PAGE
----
Two major championships down, two to go. Using my enhanced math skills, that means the golf season is half-over. Let’s step back, then, for the Golf.com Mid-Season Awards.
Best Major Championship: Sorry, Rory. The Masters had three things the U.S. Open didn’t — Augusta National, a close and wide-open finish, and Tiger Woods. The four-straight-birdie finish by Charl Schwartzel put a dramatic cap to a wild final round that featured an adrenaline rush courtesy of Tiger, who might well have won if he hadn’t missed several clutch putts Sunday on the back nine. There was also the pathos of a young 54-hole leader who crashed and burned in the final round’s glare, Rory McIlroy.
The Shawshank Redemption Cup: McIlroy wins this one with his stunning comeback from the Masters wipeout. At Congressional, McIlroy caused a U.S. Open wipeout with his stellar, Tiger-esque eight-shot victory.
Shawshank Redemption Runner-Up: David Toms lost a playoff to K.J. Choi at The Players when he missed a short putt, then bounced back to win at Colonial the next week.
Best Freckle Arrangement: McIlroy, again.
Career Achievement for the Advancement of the Color Orange: Rickie Fowler.
Runner-Up: Nah, no one else is close.
Most Surprising Use of the L Word: Bubba Watson, who scored a nice appearance fee to play in the French Open and managed to insult the country of France while he was there by saying he’d gone past the “building that starts with an L” to describe the Louvre, the world’s most famous art museum. He also described the Arc de Triomphe as “this big arch I drove around in a circle.” At least he didn’t ask where the drive-through window was.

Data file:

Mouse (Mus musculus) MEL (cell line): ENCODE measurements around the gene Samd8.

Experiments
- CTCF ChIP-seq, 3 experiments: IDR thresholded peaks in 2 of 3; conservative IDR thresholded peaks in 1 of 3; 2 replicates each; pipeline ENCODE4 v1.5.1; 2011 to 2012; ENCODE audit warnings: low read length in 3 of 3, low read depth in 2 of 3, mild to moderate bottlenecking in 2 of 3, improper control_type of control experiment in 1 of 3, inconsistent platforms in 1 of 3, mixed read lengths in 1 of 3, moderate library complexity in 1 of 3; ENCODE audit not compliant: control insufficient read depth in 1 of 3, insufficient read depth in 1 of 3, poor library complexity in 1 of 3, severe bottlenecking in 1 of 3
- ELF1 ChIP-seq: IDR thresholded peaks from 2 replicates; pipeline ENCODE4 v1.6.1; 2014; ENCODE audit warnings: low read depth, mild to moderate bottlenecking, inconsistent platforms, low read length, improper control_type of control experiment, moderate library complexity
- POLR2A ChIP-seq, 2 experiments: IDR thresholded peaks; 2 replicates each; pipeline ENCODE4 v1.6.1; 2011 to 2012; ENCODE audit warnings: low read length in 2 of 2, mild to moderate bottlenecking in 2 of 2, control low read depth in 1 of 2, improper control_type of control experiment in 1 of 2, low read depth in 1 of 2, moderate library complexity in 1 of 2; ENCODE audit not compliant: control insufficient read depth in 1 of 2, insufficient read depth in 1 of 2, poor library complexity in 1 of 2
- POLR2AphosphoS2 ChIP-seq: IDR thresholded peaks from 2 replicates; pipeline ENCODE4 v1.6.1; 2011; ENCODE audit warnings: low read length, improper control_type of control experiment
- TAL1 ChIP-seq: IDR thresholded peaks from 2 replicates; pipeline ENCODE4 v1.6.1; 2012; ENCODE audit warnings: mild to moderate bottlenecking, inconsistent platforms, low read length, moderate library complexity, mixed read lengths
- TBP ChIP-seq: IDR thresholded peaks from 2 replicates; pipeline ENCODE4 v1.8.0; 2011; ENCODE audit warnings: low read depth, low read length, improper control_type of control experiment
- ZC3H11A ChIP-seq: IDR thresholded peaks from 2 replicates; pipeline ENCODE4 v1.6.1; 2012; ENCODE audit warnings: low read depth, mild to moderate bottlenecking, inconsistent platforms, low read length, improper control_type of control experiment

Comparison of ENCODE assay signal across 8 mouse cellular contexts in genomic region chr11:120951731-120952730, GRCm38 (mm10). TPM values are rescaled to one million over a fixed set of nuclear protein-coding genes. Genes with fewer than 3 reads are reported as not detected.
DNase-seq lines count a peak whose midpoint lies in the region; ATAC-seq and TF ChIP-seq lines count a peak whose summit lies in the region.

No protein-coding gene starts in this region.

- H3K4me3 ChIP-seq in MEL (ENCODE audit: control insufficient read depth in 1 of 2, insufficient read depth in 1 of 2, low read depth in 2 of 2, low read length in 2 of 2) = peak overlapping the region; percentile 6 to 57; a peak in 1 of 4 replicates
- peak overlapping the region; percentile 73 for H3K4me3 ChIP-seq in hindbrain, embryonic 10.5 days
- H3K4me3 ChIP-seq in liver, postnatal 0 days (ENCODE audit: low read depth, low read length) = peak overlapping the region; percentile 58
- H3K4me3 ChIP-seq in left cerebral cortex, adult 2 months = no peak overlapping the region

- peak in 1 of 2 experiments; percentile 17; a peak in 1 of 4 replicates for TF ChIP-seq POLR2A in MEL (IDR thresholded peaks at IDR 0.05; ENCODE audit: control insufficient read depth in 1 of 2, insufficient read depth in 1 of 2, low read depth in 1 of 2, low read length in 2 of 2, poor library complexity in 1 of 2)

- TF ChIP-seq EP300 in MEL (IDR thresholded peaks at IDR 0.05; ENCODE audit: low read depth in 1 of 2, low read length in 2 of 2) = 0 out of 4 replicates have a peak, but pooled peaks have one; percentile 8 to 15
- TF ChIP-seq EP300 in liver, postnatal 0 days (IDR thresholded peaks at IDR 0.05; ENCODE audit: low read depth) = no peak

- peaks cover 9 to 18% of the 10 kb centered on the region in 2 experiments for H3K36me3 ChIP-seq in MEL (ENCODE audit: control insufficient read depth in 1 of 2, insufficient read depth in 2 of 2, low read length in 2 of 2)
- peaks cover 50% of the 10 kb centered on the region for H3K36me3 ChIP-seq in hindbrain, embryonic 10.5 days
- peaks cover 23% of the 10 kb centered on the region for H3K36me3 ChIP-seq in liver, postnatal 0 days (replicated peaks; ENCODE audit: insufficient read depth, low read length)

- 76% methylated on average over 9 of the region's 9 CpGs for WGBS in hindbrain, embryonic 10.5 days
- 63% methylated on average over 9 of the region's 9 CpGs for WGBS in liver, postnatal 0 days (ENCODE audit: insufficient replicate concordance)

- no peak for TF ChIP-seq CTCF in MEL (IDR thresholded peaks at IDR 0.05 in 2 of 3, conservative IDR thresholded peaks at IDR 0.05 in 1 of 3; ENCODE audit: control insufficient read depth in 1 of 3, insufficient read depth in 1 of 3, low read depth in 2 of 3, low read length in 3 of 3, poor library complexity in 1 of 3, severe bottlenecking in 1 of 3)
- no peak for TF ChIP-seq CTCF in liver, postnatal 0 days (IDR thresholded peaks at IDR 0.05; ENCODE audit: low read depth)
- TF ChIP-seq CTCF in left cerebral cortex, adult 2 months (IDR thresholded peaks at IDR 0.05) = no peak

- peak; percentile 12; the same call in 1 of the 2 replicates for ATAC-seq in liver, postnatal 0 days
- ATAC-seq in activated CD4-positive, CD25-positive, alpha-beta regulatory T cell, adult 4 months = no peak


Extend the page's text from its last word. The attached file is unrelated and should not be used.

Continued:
Biggest French Toast: Watson again. He missed the French Open cut, declined interviews and blamed fans for using cell phones and cameras.
Men’s Wearhouse Trophy: To Masters champ Schwartzel, who proudly travels with his new green jacket. “I only get to keep it for a year so I don’t leave it at home,” he explained. He even wore it to a European Tour awards banquet, where everyone else wore black tie and tuxedo. “They thought I was a waiter,” Schwartzel said.
Worst Table Service by a Senior Waiter: See above.
PGA Tour Frequent Guest Award: Given to players receiving the most sponsor’s exemptions so far. It’s a three-way tie at nine apiece for Scott McCarron, Brad Faxon and Joe Ogilvie. They will not receive an actual award. Haven’t they been given enough already?